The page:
The UK Government’s sights are firmly set on plastics, and the pressure is only mounting.
Environment Secretary Michael Gove has announced that plastic stirrers (and cotton buds) are to be banned, alongside straws, as part of a plan to target single-use plastics. The prohibition could come into force as early as next year.
A consultation on how to outlaw these items will begin this year.
Currently, the UK uses 44 billion stirrers and 42 billion straws. While Gove says environmentally friendly alternatives have already been developed for these products, industry will be given time to manufacture appropriate substitutes.
There’s certainly no shortage of options, including biodegradable alternatives such as paper straws and wooden drink stirrers.
Many foodservice operators have already stopped using plastic straws, with McDonald’s and JD Wetherspoon recently announcing plans to phase them out. Pret is also looking at ways of booting out plastic bottles.
It comes on the heels of Gove’s plans to impose a deposit fee on plastic bottles. The Treasury will also look at levies on other single-use plastic items, such as cups, takeaway containers and packaging – which means supermarkets are in the firing line.
Retailers have already set themselves public targets for cutting back on non-recyclable rubbish; targets that will undoubtedly affect suppliers – Tesco, for instance, has explicitly stated that it requires design innovation from those it works with going forward.
Food Spark reached out to the supermarkets for further comment on their plans for confronting the plastic challenge.
- Eliminate plastic packaging from all of its own-brand products by the end of 2023
- Supports the adoption of the Deposit Return Scheme (DRS) for bottles and is already talking to the Scottish and Welsh Governments about DRS plans
- Currently continues to sell 5p plastic carrier bags, but is considering other non-plastic alternatives to these and will shortly be introducing paper bags in a pilot study to test consumer reaction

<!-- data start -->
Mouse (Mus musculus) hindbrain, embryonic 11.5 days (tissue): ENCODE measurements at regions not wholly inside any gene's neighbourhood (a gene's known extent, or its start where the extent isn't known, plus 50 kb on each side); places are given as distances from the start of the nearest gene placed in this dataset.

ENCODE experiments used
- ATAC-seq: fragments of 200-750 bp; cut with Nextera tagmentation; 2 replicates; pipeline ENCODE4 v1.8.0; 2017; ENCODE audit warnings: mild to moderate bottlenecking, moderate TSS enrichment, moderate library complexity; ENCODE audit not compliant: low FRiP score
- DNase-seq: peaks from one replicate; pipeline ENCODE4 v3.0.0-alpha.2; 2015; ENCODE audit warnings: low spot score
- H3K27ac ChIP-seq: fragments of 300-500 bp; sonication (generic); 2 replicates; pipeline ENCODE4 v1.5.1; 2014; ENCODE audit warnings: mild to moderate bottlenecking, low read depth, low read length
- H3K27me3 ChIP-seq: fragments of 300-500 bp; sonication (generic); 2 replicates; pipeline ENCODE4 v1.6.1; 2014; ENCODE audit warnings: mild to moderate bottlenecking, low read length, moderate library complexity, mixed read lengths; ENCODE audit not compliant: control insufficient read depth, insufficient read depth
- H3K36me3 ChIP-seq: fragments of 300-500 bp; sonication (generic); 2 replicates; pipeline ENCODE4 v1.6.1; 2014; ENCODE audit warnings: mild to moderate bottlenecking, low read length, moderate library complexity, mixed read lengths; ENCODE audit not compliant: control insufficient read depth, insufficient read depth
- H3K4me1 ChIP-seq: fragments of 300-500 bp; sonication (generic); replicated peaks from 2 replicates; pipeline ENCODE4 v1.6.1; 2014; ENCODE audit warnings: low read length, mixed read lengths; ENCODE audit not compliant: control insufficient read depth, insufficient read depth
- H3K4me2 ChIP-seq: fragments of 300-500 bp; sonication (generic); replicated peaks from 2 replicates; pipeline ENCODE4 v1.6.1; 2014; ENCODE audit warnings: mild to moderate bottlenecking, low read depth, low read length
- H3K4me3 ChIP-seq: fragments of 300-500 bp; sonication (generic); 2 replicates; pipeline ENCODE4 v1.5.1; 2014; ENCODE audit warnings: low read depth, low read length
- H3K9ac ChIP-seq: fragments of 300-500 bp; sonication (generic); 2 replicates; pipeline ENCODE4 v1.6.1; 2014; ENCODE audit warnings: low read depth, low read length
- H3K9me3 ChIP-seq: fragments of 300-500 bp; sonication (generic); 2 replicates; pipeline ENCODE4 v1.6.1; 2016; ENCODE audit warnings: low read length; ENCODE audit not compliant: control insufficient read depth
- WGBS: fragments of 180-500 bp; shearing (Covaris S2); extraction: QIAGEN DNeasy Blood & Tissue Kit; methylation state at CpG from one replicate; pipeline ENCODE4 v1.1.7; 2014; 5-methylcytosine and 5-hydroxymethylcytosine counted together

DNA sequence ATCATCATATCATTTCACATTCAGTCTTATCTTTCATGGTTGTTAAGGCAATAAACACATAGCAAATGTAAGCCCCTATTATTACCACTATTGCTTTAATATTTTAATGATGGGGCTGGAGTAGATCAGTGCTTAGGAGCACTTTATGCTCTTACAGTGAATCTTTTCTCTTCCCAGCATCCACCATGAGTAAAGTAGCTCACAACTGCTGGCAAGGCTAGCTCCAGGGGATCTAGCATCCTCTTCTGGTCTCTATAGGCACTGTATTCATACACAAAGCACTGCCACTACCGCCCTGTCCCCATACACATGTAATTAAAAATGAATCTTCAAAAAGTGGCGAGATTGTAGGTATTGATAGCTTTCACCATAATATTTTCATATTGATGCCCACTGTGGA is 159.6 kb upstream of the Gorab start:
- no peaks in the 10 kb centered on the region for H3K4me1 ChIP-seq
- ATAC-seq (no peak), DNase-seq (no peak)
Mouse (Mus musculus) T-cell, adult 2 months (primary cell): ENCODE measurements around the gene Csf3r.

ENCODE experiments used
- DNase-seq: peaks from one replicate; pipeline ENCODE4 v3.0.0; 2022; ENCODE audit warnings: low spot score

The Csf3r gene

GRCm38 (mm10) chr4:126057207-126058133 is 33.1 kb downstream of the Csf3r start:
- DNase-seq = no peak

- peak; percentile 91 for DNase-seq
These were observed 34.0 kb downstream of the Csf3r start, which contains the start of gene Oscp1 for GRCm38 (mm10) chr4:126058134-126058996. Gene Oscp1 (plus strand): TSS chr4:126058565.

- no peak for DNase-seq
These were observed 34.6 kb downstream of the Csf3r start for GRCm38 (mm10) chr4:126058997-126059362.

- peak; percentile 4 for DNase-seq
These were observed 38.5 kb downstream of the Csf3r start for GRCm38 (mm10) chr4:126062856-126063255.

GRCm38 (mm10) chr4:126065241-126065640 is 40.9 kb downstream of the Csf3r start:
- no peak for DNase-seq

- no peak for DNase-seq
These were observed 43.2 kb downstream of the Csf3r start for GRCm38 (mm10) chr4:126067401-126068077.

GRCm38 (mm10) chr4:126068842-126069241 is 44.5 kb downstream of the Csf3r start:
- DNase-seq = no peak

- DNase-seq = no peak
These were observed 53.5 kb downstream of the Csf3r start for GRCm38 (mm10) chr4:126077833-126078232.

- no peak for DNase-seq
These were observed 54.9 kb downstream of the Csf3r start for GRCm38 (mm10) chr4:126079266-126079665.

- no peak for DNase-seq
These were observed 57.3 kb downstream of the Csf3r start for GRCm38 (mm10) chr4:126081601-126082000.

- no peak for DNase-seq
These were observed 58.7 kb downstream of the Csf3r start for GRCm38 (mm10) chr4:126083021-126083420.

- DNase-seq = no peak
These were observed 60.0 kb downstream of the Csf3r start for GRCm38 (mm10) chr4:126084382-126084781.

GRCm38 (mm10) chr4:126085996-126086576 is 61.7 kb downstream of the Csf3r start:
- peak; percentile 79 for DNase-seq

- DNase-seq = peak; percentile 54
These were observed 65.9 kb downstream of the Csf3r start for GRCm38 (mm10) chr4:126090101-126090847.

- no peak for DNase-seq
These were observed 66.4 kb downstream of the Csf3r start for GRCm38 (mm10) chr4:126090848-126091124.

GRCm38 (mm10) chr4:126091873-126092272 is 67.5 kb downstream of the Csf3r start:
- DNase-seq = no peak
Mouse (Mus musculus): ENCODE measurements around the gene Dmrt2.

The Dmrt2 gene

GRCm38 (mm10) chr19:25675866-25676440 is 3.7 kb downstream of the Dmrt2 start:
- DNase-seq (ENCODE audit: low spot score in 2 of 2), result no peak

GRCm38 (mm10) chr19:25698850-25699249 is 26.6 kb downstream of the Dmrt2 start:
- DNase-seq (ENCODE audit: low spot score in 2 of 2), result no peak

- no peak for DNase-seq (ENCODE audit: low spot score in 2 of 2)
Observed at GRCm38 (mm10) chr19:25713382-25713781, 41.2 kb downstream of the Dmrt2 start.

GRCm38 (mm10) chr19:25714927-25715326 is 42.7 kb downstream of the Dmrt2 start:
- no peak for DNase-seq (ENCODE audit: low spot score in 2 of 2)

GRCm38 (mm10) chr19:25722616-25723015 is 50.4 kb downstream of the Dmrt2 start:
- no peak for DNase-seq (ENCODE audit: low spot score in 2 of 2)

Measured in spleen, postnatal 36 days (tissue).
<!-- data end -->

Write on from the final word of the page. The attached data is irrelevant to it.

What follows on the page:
- Does not think that the current DEFRA and WRAP approach to recycling goes far enough with their UK Plastics Pact
- By 2020, the amount of plastic packaging will be reduced by 20%
- 100% of packaging will be widely recyclable, reusable, refillable or renewable by 2025
- 50% of packaging will be made from recycled materials by 2025 for its own-brand packaging
- Lidl will also become one of the founding members of WRAP’s new UK Plastic Pact
- The retailer will remove 5p reusable plastic bags from stores
- A DRS is one initiative Lidl is also considering
- Wants to source all its pulp-based packaging from certified forests by 2020
- Plastic packaging to be banished from own-brand products by 2022, including polystyrene bases currently used for pizzas to be replaced by cardboard if trials prove successful
- 5p plastic carrier bags will be scrapped from stores by the end of 2018, with customers offered bags for life or 9p reusable bags instead
- Has pledged its “support in principle” for a national DRS for plastic bottles
- Aldi will also become one of the founding members of WRAP’s new UK Plastic Pact
- By 2025, Tesco wants all its packaging to be recyclable or compostable
- Its goal is that all paper and board used will be 100% sustainable by 2025
- Plans to halve packaging weight by 2025 compared to 2007 levels
- The supermarket now requires design innovation from their suppliers, such as greater use of compostable and biodegradable materials